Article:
36. Since the external investigators concluded that Dr. Evans was not guilty of harassment, we are left to speculate on the reason someone might find the peer-reviewed article upsetting enough to lodge a formal complaint. What a convenient method by which to stifle debate or suppress research one does not agree with. Robert Waite
Some implicitly criticsed the complainant for doing other women a disservice by using harrassment legislation to make a trivial complaint.
37. Let's not belittle the seriousness of harassment by applying it to any and all conversations that occur. Kelly Amodeo
38. This does not constitute harrassment, and framing it as such only dilutes the term "harrassment" and downgrades the suffering of real victims. Rose Strickland-Constable
Sex differences in issues raised
In general, the content of comments was broadly similar for male and female respondents. I wondered whether women would be less likely to criticise the (female) complainant than men, but this was not the case: 19.4% of comments criticising the complainant came from woman (comparable to the overall proportion of women signatories). Interestingly, women were rather less likely to criticise the UCC President: 8% of the criticisms against him came from women.
A large number of academics were persuaded to sign a petition in support of Dylan Evans, purely on the basis of information on a blog written by Evans. Although a few of those signing the petition expressed themselves in terms of mild concern, and hedged their comments with qualifiers about needing more evidence, the majority appeared certain of their ground, and expressed outrage at an abuse of academic freedom. Furthermore, some 14-20% heaped personal abuse on the President of UCC and/or the complainant, for their perceived bigotry, prudery and unscientific attitude. Reading the comments at times reminds one of cases where a pedophile is 'outed' by the media and attacked by a mob.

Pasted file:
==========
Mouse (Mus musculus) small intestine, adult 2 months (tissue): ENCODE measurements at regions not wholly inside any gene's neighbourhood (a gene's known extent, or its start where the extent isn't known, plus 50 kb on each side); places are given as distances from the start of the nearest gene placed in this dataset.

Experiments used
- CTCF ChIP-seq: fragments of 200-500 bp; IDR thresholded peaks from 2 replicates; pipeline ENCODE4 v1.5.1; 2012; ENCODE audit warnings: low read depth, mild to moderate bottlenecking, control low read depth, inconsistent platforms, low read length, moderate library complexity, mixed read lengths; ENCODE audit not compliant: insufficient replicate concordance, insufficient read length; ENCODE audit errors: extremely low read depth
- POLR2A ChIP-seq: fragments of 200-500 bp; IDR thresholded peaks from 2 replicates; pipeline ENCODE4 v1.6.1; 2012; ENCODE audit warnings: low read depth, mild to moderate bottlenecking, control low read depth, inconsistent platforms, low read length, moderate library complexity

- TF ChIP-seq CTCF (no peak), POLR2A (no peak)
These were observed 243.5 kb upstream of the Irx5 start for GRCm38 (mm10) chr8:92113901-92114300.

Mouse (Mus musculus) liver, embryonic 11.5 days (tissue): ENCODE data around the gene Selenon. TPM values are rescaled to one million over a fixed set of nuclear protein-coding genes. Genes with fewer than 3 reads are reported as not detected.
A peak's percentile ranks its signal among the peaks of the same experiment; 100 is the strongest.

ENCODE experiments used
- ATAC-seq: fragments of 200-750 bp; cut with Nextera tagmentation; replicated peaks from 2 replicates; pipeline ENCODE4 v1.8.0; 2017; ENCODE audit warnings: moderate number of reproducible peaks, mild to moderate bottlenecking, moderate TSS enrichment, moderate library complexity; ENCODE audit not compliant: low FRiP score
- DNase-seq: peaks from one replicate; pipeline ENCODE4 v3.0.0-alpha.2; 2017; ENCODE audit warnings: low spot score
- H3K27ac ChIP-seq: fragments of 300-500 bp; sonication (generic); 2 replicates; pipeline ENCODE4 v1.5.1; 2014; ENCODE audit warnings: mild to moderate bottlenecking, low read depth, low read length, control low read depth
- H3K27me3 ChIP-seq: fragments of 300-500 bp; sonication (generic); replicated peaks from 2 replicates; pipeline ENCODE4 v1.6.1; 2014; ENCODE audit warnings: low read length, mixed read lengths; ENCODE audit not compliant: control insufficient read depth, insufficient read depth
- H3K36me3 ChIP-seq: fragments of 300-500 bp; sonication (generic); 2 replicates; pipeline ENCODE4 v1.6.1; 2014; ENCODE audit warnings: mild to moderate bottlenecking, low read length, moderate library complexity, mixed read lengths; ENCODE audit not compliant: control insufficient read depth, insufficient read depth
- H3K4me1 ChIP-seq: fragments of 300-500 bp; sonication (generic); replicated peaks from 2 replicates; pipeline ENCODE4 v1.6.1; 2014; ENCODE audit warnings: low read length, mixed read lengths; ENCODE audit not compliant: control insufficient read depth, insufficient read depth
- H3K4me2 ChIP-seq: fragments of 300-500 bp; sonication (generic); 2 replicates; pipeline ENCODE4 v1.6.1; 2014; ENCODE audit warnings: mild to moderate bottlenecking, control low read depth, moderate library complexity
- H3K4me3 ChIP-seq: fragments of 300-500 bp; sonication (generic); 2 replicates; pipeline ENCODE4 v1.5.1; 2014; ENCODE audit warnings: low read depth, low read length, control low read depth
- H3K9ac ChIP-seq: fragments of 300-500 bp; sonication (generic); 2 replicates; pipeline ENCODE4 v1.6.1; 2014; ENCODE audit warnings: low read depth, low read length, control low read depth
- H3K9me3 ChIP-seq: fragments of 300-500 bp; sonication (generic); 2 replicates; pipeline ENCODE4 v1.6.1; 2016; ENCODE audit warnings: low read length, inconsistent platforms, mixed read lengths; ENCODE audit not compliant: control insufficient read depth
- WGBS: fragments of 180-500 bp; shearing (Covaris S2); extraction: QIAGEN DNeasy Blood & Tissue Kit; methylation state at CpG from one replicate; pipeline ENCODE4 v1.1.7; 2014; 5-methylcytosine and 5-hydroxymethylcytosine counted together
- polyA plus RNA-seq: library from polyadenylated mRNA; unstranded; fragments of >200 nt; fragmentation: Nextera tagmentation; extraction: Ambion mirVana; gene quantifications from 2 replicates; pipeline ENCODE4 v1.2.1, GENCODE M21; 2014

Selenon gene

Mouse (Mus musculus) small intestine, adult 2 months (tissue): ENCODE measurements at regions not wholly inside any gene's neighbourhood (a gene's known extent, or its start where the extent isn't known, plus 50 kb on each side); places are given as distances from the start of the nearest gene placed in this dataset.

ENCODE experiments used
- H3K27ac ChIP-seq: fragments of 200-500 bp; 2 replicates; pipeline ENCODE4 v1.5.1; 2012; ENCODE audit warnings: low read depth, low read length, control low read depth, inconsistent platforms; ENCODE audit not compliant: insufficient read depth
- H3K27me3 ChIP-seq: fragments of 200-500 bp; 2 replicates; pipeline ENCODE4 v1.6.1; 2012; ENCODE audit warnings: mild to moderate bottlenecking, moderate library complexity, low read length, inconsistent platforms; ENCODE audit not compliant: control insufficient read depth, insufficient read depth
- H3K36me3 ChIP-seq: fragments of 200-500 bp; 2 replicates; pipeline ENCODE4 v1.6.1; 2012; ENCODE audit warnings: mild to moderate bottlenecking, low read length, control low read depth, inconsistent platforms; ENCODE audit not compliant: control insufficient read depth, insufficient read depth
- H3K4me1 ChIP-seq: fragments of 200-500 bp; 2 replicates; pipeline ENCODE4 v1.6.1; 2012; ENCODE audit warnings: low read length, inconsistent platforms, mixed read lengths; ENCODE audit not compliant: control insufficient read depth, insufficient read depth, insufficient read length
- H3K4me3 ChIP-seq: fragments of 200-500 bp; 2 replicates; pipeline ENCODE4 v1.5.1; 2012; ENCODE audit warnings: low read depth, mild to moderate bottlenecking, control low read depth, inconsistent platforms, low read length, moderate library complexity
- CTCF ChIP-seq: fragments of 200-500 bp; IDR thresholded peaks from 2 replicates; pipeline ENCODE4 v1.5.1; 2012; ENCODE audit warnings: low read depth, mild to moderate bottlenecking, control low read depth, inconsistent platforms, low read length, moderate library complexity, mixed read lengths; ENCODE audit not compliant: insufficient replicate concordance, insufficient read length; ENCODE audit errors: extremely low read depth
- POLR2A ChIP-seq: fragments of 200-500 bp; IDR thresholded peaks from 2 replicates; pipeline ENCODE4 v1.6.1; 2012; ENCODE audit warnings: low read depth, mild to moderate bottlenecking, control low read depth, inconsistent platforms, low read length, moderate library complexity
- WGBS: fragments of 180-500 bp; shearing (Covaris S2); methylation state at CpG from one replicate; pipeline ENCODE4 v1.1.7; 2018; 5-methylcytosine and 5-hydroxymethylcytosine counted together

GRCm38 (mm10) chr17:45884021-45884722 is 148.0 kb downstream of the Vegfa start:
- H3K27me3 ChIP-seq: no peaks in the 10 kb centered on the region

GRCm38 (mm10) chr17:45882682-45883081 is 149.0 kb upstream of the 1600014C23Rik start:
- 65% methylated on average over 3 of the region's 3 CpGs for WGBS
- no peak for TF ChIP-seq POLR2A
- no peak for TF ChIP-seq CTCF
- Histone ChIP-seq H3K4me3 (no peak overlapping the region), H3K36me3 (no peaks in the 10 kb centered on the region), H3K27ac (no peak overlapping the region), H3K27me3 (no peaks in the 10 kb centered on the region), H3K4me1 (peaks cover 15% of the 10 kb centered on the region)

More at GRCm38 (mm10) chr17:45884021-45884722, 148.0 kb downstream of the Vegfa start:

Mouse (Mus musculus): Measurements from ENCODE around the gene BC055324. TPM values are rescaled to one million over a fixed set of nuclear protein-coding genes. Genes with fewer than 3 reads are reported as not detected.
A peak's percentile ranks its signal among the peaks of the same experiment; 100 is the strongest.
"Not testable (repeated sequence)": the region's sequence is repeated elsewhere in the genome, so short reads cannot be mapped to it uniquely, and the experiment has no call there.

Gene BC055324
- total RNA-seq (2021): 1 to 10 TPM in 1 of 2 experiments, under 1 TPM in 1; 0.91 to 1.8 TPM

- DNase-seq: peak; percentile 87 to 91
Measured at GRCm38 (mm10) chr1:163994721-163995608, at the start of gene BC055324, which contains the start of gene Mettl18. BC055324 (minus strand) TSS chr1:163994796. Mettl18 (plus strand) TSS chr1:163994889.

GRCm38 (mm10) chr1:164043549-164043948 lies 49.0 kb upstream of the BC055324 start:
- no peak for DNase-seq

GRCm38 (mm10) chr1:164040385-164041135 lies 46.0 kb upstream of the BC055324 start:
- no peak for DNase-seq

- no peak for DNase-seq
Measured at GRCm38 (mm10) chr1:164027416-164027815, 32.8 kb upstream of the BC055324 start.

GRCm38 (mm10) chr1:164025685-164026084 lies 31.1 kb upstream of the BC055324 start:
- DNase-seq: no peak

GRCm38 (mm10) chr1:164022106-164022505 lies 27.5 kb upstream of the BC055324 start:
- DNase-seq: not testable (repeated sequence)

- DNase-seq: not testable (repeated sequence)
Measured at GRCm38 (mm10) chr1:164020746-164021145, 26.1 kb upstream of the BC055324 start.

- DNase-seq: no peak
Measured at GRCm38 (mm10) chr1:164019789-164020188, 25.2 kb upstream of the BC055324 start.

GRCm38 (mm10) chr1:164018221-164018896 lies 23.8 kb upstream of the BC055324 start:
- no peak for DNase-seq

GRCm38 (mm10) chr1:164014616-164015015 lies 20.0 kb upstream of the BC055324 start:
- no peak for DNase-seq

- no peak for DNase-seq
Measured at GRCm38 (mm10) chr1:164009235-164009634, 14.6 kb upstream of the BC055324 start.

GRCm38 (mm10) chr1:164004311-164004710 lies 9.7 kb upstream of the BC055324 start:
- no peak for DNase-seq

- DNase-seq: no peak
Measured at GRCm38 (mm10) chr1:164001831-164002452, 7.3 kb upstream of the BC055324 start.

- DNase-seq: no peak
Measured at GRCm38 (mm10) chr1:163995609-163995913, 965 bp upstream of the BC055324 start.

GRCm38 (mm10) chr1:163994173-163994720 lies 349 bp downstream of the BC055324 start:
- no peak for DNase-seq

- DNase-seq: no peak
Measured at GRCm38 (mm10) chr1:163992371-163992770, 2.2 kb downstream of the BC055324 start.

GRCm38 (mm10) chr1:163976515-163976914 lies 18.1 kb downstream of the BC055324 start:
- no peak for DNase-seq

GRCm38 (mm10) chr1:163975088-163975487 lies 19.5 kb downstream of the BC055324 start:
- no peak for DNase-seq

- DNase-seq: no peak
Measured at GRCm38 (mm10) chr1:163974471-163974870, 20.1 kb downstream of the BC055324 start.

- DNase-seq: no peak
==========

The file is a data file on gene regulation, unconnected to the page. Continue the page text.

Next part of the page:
Why did so many rush to support the cause? The answer is surely that it was presented as a cause close to their hearts. The comments made it clear that the motivations for most signatories were ones that all good academics would support: freedom of speech, scientific knowledge unimpeded by political correctness, and fairness. However, for some signatories there appeared to be another argument they were all too willing to endorse, that someone who complains of sexual harrassment must be a hysterical prude. The failure to consider that there might be another side to this story is worrying, and the readiness with which some signatories embellished the story to fit such an account – accusing UCC staff of religious bigotry and worse – won't in the long run help the battle against political correctness.
As the blogosphere becomes an ever more important source of information, there will be more and more information out there that has not been through any kind of peer review. The role of academics as impartial evaluators of evidence will become ever more important. This sobering episode has taught us that we need to be especially vigilant when the information confirms our pre-existing prejudices.